Again, when you read Acts, it’s striking that Luke never mentions the church singing. You have Paul and Silas in jail singing a hymn – but Luke never refers to congregational singing. He tells us what were the key features of the Jerusalem church – the things they saw as vitally important – they devoted themselves to the apostles’ teaching, and to fellowship, and to the breaking of bread, and to prayers. Not a word about singing. As you read through Acts, you read about open-air meetings, prayer-meetings, breaking of bread services, a great inter-church conference, late night seminars, a commissioning service for missionaries – and singing is never mentioned.
Now don’t misunderstand me. I am not saying that singing is unimportant. We do have those commands in Ephesians and Colossians. We do have the example of Christ who sang a psalm with his disciples at the Last Supper. And we do have, I think, hymns quoted in the New Testament. It’s clear that the New Testament church did sing. And the book of Revelation teaches us that we’ll sing in heaven! But my point is simply this – that singing clearly did not have a high profile in the New Testament churches. It was clearly not a priority for the apostles. It was relatively unimportant.
Now the reason I stress that is simply that it cuts across so much of the thinking in evangelical churches today. People want any amount of singing. And they devote a huge amount of time and energy and money to making sure that they get it. In many churches you have far more time given to singing than you ever do to teaching. When people use the word “worship” today, they usually mean the singing. “Well, we’ll have a time of worship and then you can preach.” And what they mean is that they’ll have an hour of singing. Preaching isn’t worship, praying isn’t worship, only singing is worship. I hear it all the time. “Well we did think about going to such and such a church – the bible-teaching was very good, but we found the worship was a bit boring” – and what they mean is that the singing wasn’t to their taste.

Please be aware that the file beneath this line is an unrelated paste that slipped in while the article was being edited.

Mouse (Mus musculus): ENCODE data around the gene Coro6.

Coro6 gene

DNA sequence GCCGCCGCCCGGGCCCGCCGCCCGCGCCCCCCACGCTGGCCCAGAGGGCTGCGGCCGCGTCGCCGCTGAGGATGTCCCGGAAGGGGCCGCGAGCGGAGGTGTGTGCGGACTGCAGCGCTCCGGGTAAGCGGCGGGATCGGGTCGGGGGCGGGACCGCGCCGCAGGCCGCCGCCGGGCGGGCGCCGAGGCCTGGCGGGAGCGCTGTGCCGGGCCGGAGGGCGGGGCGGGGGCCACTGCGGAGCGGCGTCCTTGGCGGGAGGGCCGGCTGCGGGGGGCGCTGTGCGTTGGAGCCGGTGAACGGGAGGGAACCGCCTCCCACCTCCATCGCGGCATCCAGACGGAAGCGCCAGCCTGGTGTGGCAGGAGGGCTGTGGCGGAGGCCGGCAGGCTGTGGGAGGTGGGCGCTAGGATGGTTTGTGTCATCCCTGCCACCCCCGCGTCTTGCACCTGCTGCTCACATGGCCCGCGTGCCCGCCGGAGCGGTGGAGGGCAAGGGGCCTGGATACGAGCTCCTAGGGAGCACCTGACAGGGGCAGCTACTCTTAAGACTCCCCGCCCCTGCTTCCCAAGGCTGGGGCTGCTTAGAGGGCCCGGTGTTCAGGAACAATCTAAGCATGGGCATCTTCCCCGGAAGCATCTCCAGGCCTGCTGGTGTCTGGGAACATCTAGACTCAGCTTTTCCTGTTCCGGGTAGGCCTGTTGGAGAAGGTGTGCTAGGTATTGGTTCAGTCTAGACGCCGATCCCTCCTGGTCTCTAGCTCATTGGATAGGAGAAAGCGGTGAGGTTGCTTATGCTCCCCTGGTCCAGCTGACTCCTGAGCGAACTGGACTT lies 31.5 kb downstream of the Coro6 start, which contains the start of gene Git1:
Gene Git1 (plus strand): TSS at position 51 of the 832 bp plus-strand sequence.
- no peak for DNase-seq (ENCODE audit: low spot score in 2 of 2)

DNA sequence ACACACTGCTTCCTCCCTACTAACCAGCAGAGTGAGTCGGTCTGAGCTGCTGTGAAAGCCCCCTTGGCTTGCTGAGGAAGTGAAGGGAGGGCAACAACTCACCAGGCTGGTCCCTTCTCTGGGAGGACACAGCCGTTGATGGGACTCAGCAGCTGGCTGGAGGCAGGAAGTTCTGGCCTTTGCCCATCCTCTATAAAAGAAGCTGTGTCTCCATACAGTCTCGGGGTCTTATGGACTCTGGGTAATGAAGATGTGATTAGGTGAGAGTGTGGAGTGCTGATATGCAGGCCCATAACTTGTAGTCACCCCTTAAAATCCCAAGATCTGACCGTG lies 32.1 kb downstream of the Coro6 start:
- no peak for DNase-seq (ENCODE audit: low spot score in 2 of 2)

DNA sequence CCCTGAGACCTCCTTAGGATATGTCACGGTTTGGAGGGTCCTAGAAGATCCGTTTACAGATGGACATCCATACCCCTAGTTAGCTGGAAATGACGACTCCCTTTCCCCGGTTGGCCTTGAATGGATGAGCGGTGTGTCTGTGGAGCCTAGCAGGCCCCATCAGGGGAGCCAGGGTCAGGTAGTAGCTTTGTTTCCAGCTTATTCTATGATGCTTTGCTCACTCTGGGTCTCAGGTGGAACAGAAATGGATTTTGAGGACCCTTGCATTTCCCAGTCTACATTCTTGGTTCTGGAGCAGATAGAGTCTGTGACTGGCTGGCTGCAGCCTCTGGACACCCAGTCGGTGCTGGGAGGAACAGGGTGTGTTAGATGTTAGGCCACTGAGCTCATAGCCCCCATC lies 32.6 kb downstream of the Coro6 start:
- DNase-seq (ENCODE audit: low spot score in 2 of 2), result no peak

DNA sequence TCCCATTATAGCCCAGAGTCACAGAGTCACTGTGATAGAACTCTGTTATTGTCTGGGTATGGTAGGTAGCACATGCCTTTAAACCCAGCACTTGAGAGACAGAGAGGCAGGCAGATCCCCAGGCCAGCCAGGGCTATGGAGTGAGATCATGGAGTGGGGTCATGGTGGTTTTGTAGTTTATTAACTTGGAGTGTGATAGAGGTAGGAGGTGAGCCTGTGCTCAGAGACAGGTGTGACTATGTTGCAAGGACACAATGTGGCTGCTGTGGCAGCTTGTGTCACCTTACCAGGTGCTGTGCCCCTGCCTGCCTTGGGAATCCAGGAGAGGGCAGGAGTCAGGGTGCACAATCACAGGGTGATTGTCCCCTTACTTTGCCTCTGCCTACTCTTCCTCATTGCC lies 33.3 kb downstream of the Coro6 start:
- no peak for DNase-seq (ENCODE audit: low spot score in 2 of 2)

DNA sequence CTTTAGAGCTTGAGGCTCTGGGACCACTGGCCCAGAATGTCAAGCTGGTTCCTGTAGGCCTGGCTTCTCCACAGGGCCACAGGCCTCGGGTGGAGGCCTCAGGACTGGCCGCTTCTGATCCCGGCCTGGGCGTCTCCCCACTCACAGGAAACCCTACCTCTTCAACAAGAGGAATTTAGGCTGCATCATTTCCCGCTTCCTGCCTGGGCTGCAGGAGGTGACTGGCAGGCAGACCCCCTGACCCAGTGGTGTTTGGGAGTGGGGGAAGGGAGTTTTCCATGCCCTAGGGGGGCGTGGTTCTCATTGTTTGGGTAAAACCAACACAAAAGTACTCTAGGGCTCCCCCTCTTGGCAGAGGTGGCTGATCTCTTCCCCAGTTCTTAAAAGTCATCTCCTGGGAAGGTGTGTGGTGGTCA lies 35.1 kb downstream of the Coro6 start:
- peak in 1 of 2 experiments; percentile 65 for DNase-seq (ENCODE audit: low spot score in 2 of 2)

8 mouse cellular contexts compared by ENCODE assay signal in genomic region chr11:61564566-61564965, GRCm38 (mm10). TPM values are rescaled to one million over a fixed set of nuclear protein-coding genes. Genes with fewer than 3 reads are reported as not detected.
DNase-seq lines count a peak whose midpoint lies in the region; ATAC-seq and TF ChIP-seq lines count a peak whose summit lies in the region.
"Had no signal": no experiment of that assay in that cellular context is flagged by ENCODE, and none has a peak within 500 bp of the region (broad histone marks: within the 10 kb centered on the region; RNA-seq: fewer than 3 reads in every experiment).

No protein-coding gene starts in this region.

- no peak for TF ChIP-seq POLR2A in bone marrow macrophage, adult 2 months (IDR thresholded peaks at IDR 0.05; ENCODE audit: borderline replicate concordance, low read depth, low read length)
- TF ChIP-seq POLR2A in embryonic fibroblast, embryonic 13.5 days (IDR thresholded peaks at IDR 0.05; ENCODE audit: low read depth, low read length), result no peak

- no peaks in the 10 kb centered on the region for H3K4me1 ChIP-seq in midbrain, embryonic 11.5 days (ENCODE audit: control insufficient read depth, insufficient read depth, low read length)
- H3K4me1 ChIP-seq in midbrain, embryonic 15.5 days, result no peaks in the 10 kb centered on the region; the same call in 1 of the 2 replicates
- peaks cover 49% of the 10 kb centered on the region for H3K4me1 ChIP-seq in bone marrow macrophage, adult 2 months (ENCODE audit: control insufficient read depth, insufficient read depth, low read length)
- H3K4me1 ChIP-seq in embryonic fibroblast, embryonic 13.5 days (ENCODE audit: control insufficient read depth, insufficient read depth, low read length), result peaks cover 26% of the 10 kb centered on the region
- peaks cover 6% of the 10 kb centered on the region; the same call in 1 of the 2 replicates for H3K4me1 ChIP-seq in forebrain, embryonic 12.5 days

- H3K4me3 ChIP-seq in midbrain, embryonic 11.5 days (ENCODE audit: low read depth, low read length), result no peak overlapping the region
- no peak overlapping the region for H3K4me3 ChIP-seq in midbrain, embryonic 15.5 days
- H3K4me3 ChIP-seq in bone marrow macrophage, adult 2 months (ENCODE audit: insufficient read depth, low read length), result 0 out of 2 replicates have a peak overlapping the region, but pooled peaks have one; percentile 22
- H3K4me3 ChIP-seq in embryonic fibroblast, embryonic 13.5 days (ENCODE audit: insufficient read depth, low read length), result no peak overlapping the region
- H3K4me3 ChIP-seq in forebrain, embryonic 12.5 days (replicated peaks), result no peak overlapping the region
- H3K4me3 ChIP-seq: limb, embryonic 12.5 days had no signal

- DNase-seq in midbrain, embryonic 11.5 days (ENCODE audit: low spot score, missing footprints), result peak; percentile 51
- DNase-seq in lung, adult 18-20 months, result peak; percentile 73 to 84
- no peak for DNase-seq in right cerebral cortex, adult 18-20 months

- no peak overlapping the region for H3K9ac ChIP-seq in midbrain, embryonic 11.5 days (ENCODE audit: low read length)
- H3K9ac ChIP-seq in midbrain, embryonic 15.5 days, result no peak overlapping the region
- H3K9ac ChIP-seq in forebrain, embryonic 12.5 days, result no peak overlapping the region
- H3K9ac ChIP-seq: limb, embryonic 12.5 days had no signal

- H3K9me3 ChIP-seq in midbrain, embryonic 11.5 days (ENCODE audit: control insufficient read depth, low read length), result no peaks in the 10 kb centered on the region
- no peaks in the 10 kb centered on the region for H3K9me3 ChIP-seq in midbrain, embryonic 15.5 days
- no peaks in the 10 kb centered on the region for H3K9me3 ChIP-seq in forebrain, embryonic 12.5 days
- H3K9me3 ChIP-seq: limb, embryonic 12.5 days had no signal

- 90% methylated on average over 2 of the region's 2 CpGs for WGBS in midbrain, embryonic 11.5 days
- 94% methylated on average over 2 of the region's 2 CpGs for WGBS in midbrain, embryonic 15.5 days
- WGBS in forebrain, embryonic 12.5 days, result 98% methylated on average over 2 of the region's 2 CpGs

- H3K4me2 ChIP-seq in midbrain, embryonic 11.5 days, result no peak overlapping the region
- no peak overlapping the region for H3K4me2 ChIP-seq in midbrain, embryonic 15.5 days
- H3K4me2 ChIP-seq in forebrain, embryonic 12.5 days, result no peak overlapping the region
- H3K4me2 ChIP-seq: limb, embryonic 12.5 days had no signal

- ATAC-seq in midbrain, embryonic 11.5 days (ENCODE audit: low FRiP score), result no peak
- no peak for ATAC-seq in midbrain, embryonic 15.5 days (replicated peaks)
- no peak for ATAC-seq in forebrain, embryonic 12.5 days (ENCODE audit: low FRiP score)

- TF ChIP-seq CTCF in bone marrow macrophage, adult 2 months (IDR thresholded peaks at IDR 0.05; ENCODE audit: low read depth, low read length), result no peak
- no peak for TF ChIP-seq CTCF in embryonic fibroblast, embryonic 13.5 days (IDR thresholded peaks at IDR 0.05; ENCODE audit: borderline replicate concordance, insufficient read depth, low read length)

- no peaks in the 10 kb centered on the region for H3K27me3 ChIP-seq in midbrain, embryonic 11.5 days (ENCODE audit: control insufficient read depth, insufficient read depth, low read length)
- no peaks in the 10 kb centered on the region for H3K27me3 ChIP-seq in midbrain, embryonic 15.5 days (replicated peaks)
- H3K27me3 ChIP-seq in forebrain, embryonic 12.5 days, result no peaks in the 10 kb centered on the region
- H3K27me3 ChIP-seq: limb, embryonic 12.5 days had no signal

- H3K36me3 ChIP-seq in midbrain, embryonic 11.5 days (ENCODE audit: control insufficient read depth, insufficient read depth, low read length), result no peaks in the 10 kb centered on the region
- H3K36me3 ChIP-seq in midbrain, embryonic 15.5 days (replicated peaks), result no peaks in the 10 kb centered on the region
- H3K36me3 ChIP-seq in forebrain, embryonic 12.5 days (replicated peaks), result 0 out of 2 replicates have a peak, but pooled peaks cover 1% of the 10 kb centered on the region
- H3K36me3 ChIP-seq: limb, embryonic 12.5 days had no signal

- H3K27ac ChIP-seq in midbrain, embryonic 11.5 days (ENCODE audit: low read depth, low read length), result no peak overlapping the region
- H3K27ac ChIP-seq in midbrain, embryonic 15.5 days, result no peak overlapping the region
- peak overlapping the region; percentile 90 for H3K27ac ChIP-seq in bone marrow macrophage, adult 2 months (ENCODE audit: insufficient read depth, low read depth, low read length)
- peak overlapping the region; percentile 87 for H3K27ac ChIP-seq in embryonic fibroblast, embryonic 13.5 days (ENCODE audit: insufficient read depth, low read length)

For many Christians, of course, that is the single most important factor that decides their choice of which church to go to – is the worship – the singing – lively, contemporary? Does it make them feel good? Whether we’re talking about worship or about evangelism, singing is seen as hugely important. For more than a hundred years now, it’s been taken for granted that singing is vital for effective evangelism – especially among children. If you hold a holiday bible-club, then of course, you’ve got to have lots of singing. Singing has been given a place of importance that is completely disproportionate relative to the New Testament situation. And you may want to ask yourselves why that is.